FROM STAFF REPORTS

A memorial to the dogs who died helping American Soldiers liberate the island

of Guam during World War II was dedicated Friday at the University of Tennessee

College of Veterinary Medicine.

The Marine War Dog Memorial is the only one of its kind in the country.

It is an exact replica of the official memorial at the U.S. Naval Base in

Guam.

The dogs, mostly Doberman Pinschers, were "recruited" from

civilian life and trained to serve as mine detectors, messengers and sentries.

Twenty-five of the dogs were killed during fierce fighting on Guam in 1944

and they are credited with saving hundreds of American lives.

Dr. William Putney, retired commanding officer of the 3rd Marine War

Dog Platoon now living in Los Angeles, attended the ceremony. Five other

Marines who served as dog handlers at Guam also attended.

"Patrols with dogs were never ambushed during the war," Putney

said. "It's true the dogs paid a heavy price, but they saved many lives,

including my own." Putney, a veterinarian, provided the health care

for the dogs on Guam, who collectively received 40 Purple Hearts. Putney

himself received the Silver Star for destroying an enemy machine gun position

in Guam and was awarded the Purple Heart for wounds received.

Art Spielman, a Marine dog handler from Alexandria, Va., said his memories

of all the dogs serving in Guam are still vivid, 54 years later. His dog

Bunkie was one who died in action.

"He was a small German Shepard, but it was his instincts that mattered,

not his size," he said.

The interest in using dogs by the Marine Corps began in 1935 when Central

American guerrilla soldiers used dogs as sentries to alert the soldiers.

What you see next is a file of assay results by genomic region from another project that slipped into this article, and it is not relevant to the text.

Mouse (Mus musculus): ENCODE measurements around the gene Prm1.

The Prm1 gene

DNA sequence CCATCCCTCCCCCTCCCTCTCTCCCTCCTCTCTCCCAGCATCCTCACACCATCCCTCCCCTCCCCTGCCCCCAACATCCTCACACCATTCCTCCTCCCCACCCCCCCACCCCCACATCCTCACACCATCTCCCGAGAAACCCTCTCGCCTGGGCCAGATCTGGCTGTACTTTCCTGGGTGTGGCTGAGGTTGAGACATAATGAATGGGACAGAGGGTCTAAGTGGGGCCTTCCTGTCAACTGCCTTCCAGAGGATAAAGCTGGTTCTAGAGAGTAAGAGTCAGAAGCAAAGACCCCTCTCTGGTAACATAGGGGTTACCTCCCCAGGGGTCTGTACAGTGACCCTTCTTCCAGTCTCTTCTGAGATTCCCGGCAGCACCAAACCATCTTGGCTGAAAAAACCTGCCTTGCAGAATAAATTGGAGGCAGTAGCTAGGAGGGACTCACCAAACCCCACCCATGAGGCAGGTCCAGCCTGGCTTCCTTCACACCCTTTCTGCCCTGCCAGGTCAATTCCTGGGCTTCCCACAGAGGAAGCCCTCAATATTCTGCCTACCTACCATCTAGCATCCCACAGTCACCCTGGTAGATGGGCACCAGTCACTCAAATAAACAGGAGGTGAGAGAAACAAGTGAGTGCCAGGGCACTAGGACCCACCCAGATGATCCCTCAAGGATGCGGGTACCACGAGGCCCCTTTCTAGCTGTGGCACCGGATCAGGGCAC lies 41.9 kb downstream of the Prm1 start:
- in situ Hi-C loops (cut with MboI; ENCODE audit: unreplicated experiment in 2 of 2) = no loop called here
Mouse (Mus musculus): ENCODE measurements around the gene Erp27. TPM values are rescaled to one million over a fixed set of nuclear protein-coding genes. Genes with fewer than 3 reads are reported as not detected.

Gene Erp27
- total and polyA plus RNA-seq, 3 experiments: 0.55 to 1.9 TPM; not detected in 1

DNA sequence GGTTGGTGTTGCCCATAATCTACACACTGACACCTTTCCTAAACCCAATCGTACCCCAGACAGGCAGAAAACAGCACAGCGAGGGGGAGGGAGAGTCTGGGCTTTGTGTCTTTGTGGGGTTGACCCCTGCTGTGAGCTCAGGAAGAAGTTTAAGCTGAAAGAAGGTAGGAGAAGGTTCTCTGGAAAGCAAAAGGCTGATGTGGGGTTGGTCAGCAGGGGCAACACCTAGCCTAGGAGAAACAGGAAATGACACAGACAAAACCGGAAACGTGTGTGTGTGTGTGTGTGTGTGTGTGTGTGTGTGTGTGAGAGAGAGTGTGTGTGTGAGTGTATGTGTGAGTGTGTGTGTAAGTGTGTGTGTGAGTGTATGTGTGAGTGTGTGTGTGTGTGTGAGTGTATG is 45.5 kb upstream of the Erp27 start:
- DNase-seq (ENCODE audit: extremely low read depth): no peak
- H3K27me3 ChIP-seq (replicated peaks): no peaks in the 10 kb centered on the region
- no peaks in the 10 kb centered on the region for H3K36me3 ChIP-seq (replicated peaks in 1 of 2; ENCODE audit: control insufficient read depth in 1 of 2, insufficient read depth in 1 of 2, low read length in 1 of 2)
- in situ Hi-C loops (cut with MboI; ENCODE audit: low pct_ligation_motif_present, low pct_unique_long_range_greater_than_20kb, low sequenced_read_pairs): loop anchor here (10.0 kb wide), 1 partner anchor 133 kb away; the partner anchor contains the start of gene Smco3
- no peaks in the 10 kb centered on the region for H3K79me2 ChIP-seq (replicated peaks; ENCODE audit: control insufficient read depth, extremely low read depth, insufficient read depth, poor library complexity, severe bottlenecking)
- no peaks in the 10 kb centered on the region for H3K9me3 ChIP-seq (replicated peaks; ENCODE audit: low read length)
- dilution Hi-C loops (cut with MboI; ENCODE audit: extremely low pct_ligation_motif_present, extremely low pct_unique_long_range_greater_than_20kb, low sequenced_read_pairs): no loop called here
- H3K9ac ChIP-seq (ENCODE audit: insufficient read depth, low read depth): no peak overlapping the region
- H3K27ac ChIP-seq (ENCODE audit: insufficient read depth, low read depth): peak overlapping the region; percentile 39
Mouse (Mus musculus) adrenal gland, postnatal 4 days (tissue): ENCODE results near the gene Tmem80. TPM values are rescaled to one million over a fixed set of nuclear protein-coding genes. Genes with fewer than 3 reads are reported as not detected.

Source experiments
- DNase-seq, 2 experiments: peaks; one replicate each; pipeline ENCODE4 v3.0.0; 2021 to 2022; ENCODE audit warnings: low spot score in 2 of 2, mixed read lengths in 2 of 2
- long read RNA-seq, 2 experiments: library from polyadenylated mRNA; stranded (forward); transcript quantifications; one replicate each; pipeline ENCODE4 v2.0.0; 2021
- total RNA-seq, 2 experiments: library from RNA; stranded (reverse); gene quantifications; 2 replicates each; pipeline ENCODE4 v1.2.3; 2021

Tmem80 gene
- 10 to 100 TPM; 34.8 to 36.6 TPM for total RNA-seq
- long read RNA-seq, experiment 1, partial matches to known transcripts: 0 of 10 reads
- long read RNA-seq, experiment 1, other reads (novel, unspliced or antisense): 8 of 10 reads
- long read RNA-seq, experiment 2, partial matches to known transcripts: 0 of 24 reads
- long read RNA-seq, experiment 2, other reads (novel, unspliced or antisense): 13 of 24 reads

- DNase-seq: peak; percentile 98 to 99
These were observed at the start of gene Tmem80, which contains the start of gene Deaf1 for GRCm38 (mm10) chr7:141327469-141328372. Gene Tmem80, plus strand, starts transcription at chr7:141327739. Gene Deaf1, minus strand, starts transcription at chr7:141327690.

This lead to the use of dogs in combat during WWII.

Camp LaJuene, N.C. was the home of the War Dog Training School, and a

total of seven War Dog Platoons were trained there. Each dog went through

a rigorous course of obedience for a period of six weeks. After basic training,

the dogs were divided into groups for specialized training: scout, messenger

or infantry. Scout dogs were sent first with the handler to detect mines

or enemy troops. Messenger dogs would follow their handler's trail and carry

correspondence or supplies. Infantry dogs alerted the troops of the enemy's

presence.

Handlers were referred to as "dogmen" in the military. Dogs

entered the Marines with the rank of private and could be promoted, sometimes

outranking their handlers.

In August 1945, the War Dog Platoons were disbanded. Many of the dogs

were retrained for civilian life and sent back to their families, while

several remained with their handlers. There were 1,047 dogs enlisted during

the war, with 465 serving in combat.

The bronze statue of a life-sized Doberman Pinscher is the work of California

artist Susan Bahary. It was the gift of Dr. Marice Acree, a retired physician

and client of the veterinary college. Acree has long had an interest in

Doberman dogs and their use in the military, and is a friend of Putney.

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